Tag Archive for Extremely Loud and Incredibly Close

QR Codes: Final Projects

Too often, I find myself trying to come up with intensively specific projects for students.  Massive amounts of two-sided, collated and stapled assignments consisting of multiple steps and checkpoints.  This intense need to plan for every single aspect is probably rooted in the very real understanding that students procrastinate.  They need guidelines. However, the level of intense project creation that then falls upon me is crushing.  Constantly tweaking, changing and revising the steps only helps to further sour me on the actual assignment itself.

What I want is a creative assignment to end a novel or a unit of study.  One that easily proves students can think critically and problem solve.  One that has them implement technology.  One that has them actually create something related to my class, that practices skill sets learned in my class and that proves them thoughtful and creative.  Did I mention that I would like it to be of their own design?

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Sigh.

This is a lot to ask of teens.  They need guidance to think outside of the test prep bubble in which they’ve existed since elementary school.  So think of this project like an assignment in creativity, problem solving, big picture thinking, writing OR like a James Bond style mission, that is of course if you choose to accept it.

Novel/Unit Project with QR Focus Basic
1.  The goal of a project like this is to give students a list of tools and a general overview of rules.  Their job then becomes creating the project guidelines and the final product.  Think Fed-ex Day but with some determined parameters/tools.  Focused on novel or unit but on any aspect the students choose.
2.  Set expectations and tools for the assignment.  If you’re going for the element of surprise, split students into groups.  Hand each group a paper bag filled with the tools they’re allowed to use.  Example:

  • Extremely Loud and Incredibly Close QR lesson (This gives you that 007 feel.)
  • Images of tools they can use (This gives you that MacGyver feel.)
    • Cell Phones
    • QR Codes
    • Computers
    • Any other tool you want to throw in for good measure

3.  Ask that they construct an “official” assignment that could be used in a “real” course.  They should pick an idea, issue or part of the book to highlight.  Examples might include a QR Map of Holden Caulfield’s adventures in NYC or an assignment that asks students to use QR codes in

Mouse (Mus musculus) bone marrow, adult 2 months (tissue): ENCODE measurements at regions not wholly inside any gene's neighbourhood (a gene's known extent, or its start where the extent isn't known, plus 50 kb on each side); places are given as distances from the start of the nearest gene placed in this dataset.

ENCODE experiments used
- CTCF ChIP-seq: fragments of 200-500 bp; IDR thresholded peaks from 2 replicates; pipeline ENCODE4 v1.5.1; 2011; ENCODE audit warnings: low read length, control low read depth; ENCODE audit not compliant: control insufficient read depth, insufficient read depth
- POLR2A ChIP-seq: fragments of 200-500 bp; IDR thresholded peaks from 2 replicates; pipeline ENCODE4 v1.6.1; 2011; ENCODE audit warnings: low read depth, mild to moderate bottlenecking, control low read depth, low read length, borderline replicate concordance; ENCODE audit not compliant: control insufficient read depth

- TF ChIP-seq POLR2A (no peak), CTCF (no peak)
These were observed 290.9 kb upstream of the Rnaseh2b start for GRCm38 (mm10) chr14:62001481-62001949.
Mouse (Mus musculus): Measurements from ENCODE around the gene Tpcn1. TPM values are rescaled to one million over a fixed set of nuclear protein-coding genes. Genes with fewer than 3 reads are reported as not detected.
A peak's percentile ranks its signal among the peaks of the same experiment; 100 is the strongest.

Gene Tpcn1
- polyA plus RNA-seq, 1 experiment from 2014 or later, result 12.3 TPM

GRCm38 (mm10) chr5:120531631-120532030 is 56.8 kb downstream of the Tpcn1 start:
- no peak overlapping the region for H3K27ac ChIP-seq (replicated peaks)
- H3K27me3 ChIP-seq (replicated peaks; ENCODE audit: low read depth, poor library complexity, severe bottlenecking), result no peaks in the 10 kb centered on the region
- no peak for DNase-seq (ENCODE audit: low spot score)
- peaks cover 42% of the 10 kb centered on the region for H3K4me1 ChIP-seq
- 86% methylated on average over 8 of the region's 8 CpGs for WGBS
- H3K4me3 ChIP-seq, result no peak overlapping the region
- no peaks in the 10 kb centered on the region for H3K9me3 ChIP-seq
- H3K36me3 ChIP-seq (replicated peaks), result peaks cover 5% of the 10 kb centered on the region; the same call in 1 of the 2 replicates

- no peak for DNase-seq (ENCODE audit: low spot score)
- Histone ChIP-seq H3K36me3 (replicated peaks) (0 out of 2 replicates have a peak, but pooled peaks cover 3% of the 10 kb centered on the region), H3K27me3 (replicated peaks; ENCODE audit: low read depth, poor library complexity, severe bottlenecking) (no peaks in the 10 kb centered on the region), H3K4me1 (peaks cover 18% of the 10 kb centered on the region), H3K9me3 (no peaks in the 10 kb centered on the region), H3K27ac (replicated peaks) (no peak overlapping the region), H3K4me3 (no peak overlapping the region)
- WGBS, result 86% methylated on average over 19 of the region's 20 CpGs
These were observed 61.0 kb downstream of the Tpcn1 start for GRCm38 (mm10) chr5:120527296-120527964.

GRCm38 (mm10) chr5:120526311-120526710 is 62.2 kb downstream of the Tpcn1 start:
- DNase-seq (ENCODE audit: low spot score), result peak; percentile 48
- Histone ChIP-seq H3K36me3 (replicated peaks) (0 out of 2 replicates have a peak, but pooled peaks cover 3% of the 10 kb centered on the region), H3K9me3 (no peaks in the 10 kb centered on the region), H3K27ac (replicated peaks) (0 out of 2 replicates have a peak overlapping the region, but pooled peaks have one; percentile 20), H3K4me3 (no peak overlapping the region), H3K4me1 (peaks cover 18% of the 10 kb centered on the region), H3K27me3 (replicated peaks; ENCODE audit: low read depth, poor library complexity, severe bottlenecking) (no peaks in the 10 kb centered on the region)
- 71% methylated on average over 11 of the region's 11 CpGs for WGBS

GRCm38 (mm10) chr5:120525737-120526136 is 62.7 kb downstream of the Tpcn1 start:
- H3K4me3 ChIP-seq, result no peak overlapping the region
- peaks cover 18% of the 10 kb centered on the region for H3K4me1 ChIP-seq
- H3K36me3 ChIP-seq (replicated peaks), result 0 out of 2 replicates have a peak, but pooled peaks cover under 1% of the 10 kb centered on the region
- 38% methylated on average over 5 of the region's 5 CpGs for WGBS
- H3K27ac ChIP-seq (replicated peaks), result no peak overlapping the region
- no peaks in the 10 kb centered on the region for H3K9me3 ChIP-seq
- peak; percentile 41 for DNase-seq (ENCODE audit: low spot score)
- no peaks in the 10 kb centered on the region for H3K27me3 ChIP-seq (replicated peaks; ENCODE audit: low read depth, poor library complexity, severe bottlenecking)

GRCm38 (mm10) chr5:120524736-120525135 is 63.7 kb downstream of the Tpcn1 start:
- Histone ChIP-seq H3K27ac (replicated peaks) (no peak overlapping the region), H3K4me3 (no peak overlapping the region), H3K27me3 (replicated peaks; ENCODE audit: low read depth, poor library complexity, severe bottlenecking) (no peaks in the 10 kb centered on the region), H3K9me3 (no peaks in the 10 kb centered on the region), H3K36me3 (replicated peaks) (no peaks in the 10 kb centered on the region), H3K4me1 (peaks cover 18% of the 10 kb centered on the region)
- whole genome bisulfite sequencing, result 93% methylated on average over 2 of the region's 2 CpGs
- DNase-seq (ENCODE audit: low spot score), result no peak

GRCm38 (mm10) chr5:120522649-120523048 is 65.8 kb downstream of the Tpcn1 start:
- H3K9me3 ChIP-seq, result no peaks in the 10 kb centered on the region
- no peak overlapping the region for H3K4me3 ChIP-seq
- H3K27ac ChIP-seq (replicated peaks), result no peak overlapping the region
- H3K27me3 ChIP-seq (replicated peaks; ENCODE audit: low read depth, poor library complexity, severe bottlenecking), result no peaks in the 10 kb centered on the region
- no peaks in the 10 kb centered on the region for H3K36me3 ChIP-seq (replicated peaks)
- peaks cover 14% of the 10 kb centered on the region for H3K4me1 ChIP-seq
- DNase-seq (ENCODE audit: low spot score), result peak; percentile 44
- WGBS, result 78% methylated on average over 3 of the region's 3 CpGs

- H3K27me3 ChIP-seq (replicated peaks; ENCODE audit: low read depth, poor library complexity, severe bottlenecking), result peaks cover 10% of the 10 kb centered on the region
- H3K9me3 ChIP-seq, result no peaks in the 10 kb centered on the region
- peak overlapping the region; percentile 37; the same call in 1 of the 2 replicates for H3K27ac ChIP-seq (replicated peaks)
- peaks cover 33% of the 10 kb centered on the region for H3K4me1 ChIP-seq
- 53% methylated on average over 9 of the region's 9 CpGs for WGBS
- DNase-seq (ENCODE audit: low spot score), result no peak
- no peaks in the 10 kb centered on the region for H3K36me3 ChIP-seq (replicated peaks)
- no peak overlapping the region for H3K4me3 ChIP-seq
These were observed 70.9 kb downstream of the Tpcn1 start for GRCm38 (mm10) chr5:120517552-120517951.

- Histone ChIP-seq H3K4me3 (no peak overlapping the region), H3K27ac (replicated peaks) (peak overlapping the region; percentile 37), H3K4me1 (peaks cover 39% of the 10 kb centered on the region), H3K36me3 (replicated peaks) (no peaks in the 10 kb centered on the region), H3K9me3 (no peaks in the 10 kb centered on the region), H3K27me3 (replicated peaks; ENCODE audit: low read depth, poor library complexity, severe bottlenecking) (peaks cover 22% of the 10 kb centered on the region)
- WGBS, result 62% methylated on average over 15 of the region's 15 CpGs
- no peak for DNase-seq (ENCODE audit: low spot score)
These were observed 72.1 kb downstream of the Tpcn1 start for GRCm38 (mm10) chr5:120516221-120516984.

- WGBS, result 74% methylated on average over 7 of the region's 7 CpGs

4.  Ask that they set achievable and challenging goals for each week.

5.  Provide class time for achieving these goals.

6.  Ask that they present their final project and product.

Non-Fiction: Letters of Note & Letter Writing

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In February of 2011 Catherine Field wrote an op-ed for The New York Times that argued the attributes of letter writing.  Using her mother-in-law as an example, Field suggested that while email provides immediacy, letters establish intimacy.  While true, consider the last time you actually received a letter.  Not just a birthday card but an actual letter.

Time taken on letter writing seems non-existent, yet we see evidence of correspondence everywhere.  President Obama reads 10 letters each day, often answering two or three of those in his own hand.  Carolyn Hax, a syndicated advice columnist for The Washington Post, responds to a variety of correspondence on a daily basis.   Most major publications allow for “letters to the editor” regardless of their format.  Still, how many of your students actually know how to craft a letter or even an email in a way that is both engaging and appropriate?

We’ve spent this entire week discussing how to use Letters of Note as a “textual” resource.  But the site itself is evidence that fan letters do get answered.  The exercise today uses the resources from of Letters of Note and the Maria Popova’s post on Brain Pickings, a resource we’ve highlighted in the past, about a high school student’s Symbolism Survey.

  1. Have students read Popova’s overview as well as original story from The Paris Review that provides a bit more background.
  2. Have students discuss what would motivate an author or any celebrity to respond to a “fan.”  Have them examine letters from fans at Letters of Note.  I’ve included a moving example below from a parent to Patrick Stewart in regards to her son’s love of Star Trek before Duchenne muscular dystrophy ended his life.
  1. Ask that students review responses to fan letters from Letters of Note. You will want to select examples in advance as some of them have language inappropriate for school.  I’ve included some examples below.  Consider having them SOAPSTone, etc.

Letter Project to a Living Author or Journalist